For a generation we have admired the small and reproducible expressions of lay-led churches in the East, and now the cultural climate and conditions make it possible for us to do this in the West. This is a huge opportunity to mobilize the people of God, and it could lead to church-planting movements for which we have long prayed.
4. Opportunity for Collaboration
Here are three important reasons to join arms with other churches and collaborate:
- Your church needs other churches more than ever.
- Other churches need your church more than ever.
- Churches working together are the best way to advance the kingdom of God.
There are about 35 churches in the five NewThing Networks in Chicago. Churches in this diverse group have vowed not to compete, but rather, to collaborate and work together to advance the kingdom.
Watson Jones of Compassion Baptist, a NewThing church on the southeast side of Chicago, reached out to other network churches about an opportunity. He explained that 70 percent of the COVID-19 cases in Chicago were occurring in the African-American neighborhoods that made up only 29 percent of the population. Upon closer examination, it was discovered that older adults in those communities were the main ones contracting the virus. Why? Because they were on food assistance that would not allow for food delivery, so they were making multiple trips to grocery stores where they were repeatedly being exposed to the coronavirus.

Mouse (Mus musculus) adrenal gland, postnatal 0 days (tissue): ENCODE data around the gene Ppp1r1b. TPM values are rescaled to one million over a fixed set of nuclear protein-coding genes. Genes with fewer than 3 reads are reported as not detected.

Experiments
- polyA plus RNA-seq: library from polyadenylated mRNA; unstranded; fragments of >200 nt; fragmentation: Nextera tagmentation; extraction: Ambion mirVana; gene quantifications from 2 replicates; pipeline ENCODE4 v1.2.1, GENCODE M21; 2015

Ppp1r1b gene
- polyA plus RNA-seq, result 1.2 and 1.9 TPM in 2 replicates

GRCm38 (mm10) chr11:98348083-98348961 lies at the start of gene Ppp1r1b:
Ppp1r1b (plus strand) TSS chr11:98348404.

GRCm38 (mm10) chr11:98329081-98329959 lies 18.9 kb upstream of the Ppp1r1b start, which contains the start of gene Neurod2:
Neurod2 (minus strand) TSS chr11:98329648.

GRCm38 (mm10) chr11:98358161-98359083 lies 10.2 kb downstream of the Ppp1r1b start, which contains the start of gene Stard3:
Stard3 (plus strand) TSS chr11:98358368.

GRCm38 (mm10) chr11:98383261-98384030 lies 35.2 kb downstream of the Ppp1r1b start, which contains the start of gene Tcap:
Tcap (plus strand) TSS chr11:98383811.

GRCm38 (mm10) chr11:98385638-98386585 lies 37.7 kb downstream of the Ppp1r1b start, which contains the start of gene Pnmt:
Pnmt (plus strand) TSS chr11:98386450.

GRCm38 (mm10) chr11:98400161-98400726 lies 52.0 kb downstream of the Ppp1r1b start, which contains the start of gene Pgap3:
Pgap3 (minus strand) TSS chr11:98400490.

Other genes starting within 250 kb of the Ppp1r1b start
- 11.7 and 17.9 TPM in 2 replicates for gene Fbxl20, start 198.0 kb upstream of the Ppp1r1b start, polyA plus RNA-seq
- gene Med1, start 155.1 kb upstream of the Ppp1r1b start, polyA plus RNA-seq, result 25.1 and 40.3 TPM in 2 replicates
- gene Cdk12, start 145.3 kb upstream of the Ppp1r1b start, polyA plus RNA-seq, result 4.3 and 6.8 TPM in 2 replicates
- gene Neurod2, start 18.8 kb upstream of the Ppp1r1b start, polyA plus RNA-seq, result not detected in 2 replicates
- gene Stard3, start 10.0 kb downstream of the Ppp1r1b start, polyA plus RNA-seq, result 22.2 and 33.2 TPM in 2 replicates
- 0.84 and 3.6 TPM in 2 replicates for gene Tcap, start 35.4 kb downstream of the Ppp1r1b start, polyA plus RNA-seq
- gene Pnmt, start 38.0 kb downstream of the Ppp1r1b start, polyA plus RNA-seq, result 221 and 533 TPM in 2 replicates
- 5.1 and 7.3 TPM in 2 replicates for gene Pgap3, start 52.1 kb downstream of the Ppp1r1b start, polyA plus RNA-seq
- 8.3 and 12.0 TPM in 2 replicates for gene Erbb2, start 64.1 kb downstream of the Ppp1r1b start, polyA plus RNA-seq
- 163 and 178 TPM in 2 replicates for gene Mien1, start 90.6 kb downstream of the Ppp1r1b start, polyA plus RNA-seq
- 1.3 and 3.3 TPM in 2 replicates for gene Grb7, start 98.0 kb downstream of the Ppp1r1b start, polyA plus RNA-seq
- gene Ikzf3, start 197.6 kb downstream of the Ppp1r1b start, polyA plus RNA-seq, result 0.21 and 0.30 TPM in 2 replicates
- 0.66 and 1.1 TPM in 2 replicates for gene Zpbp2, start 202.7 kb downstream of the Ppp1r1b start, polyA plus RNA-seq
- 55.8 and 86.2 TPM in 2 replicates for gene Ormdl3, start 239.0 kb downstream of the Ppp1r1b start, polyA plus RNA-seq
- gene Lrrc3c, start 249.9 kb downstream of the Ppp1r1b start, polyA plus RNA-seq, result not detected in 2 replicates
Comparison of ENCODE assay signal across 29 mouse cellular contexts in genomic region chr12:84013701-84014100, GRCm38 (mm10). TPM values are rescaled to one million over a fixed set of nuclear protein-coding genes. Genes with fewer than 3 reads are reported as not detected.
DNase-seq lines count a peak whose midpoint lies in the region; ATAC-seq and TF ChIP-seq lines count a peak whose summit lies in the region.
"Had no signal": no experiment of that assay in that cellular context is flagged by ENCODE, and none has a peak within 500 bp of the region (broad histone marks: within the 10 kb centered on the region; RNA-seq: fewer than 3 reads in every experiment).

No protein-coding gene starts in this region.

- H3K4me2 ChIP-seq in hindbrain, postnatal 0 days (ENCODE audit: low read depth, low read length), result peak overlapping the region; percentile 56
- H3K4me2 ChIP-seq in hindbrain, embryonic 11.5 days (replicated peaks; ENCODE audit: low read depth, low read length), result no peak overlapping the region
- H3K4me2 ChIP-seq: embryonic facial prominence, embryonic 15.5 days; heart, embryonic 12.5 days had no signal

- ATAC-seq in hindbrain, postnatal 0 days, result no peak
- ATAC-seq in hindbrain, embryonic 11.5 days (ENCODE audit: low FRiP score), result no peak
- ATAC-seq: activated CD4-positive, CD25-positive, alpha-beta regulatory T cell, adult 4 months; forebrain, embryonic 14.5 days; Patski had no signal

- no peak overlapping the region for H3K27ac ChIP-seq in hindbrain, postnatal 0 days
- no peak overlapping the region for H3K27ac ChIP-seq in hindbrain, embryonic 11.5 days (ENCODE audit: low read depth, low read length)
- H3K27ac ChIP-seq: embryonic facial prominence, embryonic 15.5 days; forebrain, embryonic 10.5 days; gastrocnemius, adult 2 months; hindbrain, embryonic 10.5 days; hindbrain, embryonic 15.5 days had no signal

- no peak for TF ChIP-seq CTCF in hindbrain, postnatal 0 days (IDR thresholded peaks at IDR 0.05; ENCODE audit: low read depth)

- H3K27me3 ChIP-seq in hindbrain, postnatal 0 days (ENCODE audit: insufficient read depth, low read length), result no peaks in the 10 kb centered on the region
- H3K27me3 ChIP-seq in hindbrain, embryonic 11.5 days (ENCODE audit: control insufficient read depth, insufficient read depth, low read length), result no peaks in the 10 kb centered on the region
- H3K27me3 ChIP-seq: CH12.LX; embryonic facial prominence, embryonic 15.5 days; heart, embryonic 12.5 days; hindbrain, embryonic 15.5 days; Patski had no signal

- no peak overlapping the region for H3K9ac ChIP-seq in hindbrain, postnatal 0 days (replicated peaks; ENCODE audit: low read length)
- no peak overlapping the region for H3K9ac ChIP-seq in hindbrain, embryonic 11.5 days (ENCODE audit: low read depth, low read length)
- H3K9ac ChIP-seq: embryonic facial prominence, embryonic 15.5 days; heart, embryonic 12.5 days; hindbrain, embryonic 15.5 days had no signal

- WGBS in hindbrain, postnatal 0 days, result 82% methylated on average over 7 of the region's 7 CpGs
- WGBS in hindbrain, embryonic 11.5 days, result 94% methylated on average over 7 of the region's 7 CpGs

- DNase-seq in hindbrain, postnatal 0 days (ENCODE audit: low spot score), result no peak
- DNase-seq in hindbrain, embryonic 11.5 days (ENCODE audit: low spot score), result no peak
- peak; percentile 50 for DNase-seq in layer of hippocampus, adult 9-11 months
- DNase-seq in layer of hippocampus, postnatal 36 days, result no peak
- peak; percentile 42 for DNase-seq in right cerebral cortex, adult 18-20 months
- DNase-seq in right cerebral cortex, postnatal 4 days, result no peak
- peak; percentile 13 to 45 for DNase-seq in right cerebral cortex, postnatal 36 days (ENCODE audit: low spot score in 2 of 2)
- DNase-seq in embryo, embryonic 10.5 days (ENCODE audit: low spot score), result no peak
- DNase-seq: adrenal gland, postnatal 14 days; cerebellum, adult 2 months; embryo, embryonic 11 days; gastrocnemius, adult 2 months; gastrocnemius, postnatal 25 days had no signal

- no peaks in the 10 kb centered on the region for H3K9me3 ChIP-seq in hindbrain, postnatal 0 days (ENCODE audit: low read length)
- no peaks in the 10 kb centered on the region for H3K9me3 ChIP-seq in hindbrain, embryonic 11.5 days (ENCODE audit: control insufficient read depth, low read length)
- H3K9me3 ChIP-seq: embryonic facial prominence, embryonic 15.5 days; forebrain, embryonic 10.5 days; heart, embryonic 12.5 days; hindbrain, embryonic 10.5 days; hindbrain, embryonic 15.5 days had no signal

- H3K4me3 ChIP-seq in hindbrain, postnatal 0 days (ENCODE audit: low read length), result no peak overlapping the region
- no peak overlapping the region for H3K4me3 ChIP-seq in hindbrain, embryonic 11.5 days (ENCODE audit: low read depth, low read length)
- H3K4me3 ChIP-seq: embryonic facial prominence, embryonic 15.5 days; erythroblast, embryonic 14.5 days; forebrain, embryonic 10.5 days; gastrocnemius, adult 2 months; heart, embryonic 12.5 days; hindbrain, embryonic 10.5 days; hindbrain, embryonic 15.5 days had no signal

Watson said his church was launching a new initiative called “Chicago Delivers” to pay for food delivery for qualified older adults in those neighborhoods. He asked if other churches in our network would contribute funds and collaborate on this effort. Our answer was immediate—Yes!
In this case, collaboration was a do-or-die issue. Don’t miss the opportunity to collaborate with other churches.
_ _ _
In the late 1980s, REM sang, “It’s the end of the world as we know it and I feel fine.” How prescient. A new future is being born, a new normal is beginning, and it holds huge opportunities for churches who will approach it with courage and bravery.
Dave Ferguson serves as lead pastor of Chicago’s Community Christian Church, a multisite missional community. Dave is also an award-winning author and the visionary for the international church-planting movement NewThing and president of the Exponential Conference.